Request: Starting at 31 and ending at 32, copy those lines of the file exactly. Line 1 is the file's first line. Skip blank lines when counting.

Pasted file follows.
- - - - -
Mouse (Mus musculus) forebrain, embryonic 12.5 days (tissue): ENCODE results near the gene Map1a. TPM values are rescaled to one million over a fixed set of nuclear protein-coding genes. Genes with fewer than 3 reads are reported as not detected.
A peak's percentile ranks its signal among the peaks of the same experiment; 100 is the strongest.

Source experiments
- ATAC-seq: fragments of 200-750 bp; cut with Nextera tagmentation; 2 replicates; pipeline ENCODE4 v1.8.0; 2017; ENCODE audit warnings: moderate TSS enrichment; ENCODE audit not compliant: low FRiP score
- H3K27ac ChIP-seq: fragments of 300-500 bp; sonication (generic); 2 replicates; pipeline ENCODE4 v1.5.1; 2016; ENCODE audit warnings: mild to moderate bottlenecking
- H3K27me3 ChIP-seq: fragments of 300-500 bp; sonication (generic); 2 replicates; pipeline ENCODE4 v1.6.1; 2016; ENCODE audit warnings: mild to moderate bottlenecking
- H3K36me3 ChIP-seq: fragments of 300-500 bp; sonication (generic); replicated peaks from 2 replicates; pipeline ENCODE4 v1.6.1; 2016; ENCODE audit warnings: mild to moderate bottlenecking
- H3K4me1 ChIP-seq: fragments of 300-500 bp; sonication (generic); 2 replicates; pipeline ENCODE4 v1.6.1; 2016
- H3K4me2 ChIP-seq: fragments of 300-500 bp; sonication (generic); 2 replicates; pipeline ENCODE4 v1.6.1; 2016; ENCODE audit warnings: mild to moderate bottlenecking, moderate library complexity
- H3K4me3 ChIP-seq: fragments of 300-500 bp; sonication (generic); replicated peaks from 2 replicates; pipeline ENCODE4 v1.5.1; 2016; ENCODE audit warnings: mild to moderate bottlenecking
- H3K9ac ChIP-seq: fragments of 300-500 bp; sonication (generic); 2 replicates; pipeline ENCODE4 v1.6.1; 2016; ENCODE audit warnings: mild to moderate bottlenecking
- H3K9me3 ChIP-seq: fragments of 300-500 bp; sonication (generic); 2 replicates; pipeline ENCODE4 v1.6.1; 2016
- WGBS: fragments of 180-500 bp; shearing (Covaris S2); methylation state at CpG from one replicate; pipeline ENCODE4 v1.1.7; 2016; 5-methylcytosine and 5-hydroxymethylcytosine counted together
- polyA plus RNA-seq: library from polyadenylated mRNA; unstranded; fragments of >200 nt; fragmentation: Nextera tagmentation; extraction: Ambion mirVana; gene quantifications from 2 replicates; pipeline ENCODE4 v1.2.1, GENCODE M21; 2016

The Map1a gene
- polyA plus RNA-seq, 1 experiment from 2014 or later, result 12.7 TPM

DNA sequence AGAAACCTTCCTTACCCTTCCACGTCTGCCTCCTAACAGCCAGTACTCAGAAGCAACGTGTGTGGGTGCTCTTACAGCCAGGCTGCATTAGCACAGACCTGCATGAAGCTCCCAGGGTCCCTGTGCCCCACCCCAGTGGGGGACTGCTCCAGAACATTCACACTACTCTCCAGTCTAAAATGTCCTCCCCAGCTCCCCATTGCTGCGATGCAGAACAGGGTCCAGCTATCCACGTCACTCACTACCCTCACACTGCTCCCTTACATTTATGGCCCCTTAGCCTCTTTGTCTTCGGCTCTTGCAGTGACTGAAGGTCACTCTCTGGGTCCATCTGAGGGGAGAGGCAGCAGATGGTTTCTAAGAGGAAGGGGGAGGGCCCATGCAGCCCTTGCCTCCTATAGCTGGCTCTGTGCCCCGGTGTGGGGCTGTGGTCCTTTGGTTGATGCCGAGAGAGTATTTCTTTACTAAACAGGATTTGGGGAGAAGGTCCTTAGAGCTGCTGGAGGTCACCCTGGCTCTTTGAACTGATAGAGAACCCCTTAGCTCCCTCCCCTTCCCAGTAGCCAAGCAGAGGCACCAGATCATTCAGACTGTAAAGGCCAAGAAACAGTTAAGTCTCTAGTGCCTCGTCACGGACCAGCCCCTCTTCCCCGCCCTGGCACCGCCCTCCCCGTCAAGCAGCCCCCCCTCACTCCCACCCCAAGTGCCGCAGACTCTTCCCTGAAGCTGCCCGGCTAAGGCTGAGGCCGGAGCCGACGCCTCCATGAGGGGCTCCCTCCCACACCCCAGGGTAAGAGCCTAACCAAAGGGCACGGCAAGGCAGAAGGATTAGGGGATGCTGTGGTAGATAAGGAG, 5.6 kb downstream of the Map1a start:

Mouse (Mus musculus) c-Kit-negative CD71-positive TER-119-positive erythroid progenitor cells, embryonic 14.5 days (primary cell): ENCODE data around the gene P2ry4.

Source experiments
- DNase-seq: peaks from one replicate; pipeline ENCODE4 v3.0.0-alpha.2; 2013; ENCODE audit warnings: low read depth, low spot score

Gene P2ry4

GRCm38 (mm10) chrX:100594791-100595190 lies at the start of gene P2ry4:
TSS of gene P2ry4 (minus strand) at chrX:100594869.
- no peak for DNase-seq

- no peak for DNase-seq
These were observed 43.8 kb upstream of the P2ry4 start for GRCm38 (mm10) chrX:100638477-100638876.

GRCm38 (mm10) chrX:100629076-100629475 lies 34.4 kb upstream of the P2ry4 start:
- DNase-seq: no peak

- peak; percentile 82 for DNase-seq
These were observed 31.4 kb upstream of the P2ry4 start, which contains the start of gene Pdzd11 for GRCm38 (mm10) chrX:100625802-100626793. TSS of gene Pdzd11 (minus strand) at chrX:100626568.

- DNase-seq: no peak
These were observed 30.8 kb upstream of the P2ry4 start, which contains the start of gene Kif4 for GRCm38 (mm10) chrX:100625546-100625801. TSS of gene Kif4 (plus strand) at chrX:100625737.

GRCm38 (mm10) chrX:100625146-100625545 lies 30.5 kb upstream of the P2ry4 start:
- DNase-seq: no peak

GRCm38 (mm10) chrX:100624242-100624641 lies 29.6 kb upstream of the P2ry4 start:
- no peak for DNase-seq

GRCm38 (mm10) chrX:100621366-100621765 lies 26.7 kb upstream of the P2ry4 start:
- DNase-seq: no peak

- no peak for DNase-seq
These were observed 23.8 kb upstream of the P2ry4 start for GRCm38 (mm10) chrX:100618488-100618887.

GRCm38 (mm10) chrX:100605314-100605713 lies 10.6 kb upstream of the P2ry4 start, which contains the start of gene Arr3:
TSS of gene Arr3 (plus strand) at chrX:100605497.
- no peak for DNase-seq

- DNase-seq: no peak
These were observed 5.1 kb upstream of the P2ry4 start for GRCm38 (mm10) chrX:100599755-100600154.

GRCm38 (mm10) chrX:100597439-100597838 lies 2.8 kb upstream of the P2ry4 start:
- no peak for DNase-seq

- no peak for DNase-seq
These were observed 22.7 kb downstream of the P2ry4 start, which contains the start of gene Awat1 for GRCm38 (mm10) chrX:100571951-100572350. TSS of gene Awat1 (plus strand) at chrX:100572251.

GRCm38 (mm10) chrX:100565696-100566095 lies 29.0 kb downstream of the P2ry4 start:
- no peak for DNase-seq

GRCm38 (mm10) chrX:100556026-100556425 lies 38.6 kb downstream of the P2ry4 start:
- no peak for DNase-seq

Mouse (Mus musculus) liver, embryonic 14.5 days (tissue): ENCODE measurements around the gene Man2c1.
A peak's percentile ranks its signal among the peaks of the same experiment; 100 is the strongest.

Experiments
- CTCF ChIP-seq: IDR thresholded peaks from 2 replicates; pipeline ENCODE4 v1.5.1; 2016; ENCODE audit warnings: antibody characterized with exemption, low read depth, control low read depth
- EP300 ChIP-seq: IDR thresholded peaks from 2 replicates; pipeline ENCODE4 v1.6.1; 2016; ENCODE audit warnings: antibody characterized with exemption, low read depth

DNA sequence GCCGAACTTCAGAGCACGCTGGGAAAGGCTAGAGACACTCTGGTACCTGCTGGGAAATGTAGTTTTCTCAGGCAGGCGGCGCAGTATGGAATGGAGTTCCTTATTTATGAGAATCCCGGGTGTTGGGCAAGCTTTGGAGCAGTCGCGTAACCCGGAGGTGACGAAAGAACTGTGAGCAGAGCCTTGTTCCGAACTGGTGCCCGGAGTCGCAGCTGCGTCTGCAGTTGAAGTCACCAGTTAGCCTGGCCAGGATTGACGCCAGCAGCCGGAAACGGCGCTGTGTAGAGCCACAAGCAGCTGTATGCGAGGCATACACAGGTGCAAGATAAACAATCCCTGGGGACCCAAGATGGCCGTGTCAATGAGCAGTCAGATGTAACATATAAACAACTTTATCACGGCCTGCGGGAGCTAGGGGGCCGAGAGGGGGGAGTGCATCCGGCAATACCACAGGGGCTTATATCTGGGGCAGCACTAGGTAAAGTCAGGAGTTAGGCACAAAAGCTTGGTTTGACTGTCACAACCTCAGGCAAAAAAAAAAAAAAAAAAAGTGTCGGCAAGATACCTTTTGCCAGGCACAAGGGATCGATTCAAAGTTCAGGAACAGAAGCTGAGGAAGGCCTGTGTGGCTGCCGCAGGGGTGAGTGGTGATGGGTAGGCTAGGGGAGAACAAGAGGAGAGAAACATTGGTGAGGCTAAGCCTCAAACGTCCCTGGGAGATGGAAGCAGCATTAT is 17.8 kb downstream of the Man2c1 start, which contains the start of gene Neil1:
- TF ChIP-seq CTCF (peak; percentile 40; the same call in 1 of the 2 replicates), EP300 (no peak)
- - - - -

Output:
- DNase-seq: no peak
These were observed 30.8 kb upstream of the P2ry4 start, which contains the start of gene Kif4 for GRCm38 (mm10) chrX:100625546-100625801. TSS of gene Kif4 (plus strand) at chrX:100625737.